By: Kasey Andrade
Over the summer, junior Honors student Emily Wiegand participated in a study tour that traveled to four different areas of Jamaica. Check out Emily’s interview below to learn about how her adventure abroad connects to her research here at BSU!
Major, Year, & Fun Fact?
Emily Wiegand, Junior, English Major with a Secondary Education and Latin American and Caribbean Studies Minor
Fun Fact: I learned how to drive a car on a fifteen passenger van.
Where did you study abroad? How long? Were you able to explore different areas of the country you studied in?
This past summer, I studied abroad in Jamaican for 15 days. I was lucky enough to travel to four, very distinct, places during our tour. The study tour was divided into four sections; our initial travel stop was to the capital of Kingston, followed by the interior region of the Blue Mountains, to the southwest coast of Bluefields, finally residing in the tourist hot stop of Negril. All four places allowed us to see Jamaica from multiple perspectives, living conditions, and communities.
What interested you in this study abroad program?
My initial interest came from one of the professors leading the tour, Dr. Allyson Ferrante. I had been looking for a study tour to go on because I really wanted to get started with my travelling career at Bridgewater, and after speaking with her about winter intercession options, she told me about the summer trip to Jamaica and asked me to join her on it.
Even though I would have not picked a trip to Jamaica on my own, after reading through all the activities we would be doing, people we would get to meet, and cultures we would get to experience, I became completely invested in the tour and its mission of understanding cultural heritage tourism.
How did this study abroad experience relate to research you are conducting at BSU?
My research in the ATP summer program actually grew from applying and being accepted to the study tour to Jamaica. I knew that I needed to apply for scholarships and grants to afford this adventure and so from this I generated an ATP project that would combine my experiential learning in Jamaica with my passion for student learning, specifically through literature. Through looking at the required texts of the tour, I based my research off of the Jamaican anthology of short stories and conducted a project on the representation of women in Jamaican literature and how those representations are reflected onto the social culture of Jamaica; specifically the effect it had on young boys and girls in their school systems.
This study of Jamaican literature, and the British and American literature that is taught in the schools, has now set the groundwork for my honors thesis and the notion that culturally custom designed English curriculums are essential for beneficial learning in American school districts.
How did this study tour explore cultural heritage and tourism?
Cultural heritage tourism is a widely growing kind of tourism that works to preserve the nation’s environment, benefit the local communities, and show the authentic culture of the toured nation. This tourism movement is not only happening in Jamaica, but it is the topic that we focused on most heavily. Specifically, we were brought to four different tourist areas and asked to analyze what we observed, what we were shown by the locals, and how we were treated in that environment. Three out of the four points were places that advocated themselves to be cultural heritage tourist sites: The University of the West Indies: Mona, Prince Valley Guest House, and Luna Sea Inn. In all of these places we were able to truly be a part of the local community and learn about the culture of the nation. Our last stop, however, was a tourist hot spot, Negril. In this environment we were treated much more like resort guests than we were family; we were unable to break down the barrier of the locals and truly get to know them. This offered a great contrast that emphasized the importance of cultural heritage tourism when it comes to understanding a culture.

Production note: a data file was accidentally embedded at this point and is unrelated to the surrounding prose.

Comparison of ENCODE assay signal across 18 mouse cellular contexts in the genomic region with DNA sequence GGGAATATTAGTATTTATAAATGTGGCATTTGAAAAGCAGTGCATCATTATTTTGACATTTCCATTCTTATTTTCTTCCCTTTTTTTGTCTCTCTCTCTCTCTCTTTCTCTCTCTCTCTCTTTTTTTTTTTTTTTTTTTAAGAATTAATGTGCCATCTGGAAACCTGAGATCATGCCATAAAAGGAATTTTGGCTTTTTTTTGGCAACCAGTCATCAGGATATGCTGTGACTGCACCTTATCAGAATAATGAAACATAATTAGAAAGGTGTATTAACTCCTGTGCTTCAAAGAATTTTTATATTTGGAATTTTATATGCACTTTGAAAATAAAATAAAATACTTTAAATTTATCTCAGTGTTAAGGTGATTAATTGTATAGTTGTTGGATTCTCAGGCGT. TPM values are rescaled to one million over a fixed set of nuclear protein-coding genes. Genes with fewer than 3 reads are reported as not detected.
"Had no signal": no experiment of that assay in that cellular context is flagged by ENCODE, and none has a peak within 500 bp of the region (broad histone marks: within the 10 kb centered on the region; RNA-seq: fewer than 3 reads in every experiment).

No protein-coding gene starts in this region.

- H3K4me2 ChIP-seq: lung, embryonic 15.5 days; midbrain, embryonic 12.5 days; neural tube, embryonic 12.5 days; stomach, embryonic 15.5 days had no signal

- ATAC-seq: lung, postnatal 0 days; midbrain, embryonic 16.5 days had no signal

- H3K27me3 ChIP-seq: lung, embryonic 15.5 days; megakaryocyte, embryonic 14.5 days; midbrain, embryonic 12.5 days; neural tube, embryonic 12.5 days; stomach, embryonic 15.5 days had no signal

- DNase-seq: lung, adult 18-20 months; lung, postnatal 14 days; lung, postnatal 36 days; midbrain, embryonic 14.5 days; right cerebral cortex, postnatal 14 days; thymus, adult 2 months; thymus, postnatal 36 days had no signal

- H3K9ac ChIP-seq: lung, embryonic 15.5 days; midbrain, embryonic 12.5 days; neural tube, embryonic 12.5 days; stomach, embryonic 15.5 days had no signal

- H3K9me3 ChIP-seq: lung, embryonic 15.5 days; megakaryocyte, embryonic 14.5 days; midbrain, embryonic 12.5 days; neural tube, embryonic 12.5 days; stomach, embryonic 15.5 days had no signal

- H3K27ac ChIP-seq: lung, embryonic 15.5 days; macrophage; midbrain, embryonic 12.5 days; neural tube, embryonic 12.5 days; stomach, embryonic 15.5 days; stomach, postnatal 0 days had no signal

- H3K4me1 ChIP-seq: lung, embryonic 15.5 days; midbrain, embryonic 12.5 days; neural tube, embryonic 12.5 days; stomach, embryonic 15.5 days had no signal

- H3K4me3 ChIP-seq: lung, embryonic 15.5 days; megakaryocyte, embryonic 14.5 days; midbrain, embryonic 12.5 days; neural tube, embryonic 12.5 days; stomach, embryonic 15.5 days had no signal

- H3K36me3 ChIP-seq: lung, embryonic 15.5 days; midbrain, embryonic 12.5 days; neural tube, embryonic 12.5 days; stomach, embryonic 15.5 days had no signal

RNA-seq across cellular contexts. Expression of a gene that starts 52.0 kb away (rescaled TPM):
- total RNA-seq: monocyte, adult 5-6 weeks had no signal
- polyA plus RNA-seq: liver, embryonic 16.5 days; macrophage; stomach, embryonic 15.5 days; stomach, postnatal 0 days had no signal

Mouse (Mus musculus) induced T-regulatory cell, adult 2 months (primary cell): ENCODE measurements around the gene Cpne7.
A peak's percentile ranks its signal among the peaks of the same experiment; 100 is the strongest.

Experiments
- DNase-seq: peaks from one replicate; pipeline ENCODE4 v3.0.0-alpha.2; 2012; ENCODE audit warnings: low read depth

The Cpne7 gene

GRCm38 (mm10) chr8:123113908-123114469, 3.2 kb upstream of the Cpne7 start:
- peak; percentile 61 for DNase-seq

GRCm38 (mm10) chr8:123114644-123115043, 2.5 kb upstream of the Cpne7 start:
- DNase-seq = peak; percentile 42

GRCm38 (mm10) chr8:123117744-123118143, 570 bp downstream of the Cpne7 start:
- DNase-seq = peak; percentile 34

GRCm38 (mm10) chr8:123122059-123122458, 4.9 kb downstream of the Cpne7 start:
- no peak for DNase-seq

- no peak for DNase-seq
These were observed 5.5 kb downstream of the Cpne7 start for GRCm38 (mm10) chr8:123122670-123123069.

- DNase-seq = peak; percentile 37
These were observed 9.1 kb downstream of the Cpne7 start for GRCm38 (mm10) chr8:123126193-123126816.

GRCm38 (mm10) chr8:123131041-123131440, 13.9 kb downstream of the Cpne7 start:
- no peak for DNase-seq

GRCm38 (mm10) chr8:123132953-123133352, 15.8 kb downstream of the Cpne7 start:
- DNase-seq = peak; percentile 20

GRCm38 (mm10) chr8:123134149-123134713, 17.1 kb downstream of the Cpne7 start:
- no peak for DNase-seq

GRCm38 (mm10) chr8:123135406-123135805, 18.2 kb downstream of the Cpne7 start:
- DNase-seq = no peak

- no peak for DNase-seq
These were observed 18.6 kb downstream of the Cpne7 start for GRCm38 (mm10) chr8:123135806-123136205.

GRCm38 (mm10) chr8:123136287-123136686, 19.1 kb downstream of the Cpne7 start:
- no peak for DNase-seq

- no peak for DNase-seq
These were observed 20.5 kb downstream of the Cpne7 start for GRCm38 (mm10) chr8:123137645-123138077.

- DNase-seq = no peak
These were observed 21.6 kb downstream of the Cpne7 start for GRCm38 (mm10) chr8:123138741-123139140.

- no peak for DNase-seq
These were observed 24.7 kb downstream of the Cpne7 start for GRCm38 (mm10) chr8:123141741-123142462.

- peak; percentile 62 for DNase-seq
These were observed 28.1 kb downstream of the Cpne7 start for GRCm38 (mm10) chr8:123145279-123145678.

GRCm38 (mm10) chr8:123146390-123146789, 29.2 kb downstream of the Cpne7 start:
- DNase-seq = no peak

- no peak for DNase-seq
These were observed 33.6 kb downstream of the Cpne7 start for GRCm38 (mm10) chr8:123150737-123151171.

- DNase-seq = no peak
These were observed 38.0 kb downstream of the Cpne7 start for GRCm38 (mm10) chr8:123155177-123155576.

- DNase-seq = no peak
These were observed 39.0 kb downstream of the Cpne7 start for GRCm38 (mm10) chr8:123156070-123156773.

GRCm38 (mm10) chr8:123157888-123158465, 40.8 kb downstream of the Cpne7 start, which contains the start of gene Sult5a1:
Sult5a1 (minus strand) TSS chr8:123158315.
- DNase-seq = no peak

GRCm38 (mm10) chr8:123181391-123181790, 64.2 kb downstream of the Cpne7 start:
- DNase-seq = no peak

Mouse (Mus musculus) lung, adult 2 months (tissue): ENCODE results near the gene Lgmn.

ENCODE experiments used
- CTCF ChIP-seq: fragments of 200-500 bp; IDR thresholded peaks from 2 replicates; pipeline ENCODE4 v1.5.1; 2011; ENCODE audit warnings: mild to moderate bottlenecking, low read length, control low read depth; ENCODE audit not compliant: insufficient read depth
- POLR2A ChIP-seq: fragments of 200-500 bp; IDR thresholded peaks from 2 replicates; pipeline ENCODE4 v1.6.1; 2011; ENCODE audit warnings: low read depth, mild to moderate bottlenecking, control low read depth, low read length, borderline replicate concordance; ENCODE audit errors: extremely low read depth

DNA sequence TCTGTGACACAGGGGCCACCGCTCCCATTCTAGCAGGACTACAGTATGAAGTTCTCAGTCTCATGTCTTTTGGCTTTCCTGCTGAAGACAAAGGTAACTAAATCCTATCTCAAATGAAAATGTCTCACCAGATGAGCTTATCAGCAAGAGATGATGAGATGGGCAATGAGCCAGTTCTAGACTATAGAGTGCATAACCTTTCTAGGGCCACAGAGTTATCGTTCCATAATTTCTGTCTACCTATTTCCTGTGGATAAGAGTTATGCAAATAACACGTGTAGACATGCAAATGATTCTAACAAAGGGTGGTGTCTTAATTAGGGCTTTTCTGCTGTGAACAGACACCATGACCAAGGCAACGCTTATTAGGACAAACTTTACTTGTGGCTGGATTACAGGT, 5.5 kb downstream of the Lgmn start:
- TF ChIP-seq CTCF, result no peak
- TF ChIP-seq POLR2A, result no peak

What opportunities did you have to take part in service projects while in Jamaica?
Throughout the entirety of the trip we had opportunities to give back to the communities we were staying in (one of the main reasons I was so excited to go on this trip). The tour did, however, offer a full three days of service opportunities for us while we were in Luna Sea Inn. The tour group was split up into three groups and each day we would complete a new service project. The groups were rotated through working on finishing the Luna Sea inn (a cultural heritage tourist site), a local fishery that needed plumbing to be installed, and a local school that needed us to set up a water filtration system so that the students and teachers could have clean water to drink during the day. The service opportunities were set up in this way so that each one received three full days of work from us. With this, we were able to accomplish the bulk of the service projects, helping the community of Bluefields to reach its full potential.
What was it like working in a school and having an opportunity to teach and interact with students?
Wanting to be a middle school teacher, I was ecstatic to hear that we would be spending a whole day at the Cascade Primary School in the Blue Mountains. It was amazing to see children ages 3 to 12 so dedicated to their academics and the excitement they had to meet us. While we were there, we split the students up into groups and asked them questions about: what they wanted to be when they were older, what their favorite books are, what they loved most about Jamaica, etc. They then taught us games they play throughout the day and we watched and danced with them during a traditional dance performance they put on for us and other visitors to the school. My favorite part, though, was when we got to read to them and they read to us. It was just amazing to be in a completely different country, speaking the same language, and knowing the same childhood stories they were so excited to show to us.